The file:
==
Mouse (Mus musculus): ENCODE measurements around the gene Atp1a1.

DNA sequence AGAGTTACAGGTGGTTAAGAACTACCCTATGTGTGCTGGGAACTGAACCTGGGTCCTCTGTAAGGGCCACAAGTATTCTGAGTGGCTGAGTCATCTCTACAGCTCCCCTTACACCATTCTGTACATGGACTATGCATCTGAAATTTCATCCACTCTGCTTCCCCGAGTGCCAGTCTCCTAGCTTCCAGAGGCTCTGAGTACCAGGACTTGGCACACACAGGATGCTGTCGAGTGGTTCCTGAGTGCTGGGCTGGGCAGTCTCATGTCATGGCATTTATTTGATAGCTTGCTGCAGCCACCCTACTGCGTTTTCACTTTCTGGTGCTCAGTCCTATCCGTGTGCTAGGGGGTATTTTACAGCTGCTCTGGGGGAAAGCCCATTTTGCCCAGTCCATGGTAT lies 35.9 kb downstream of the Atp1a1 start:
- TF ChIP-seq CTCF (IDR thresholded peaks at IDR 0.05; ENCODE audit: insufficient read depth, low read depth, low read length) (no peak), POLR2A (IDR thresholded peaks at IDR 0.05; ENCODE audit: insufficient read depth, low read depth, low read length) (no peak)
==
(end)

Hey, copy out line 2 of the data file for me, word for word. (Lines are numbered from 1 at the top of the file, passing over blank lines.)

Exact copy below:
DNA sequence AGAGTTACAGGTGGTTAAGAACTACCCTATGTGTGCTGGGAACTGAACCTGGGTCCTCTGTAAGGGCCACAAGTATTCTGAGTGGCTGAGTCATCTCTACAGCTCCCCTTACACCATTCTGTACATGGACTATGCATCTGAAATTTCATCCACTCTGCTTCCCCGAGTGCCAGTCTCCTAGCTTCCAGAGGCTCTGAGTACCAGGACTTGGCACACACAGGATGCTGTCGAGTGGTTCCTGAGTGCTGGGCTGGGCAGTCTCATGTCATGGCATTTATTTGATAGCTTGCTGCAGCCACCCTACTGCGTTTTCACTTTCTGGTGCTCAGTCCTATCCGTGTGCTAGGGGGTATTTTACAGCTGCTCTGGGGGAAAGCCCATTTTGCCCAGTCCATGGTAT lies 35.9 kb downstream of the Atp1a1 start: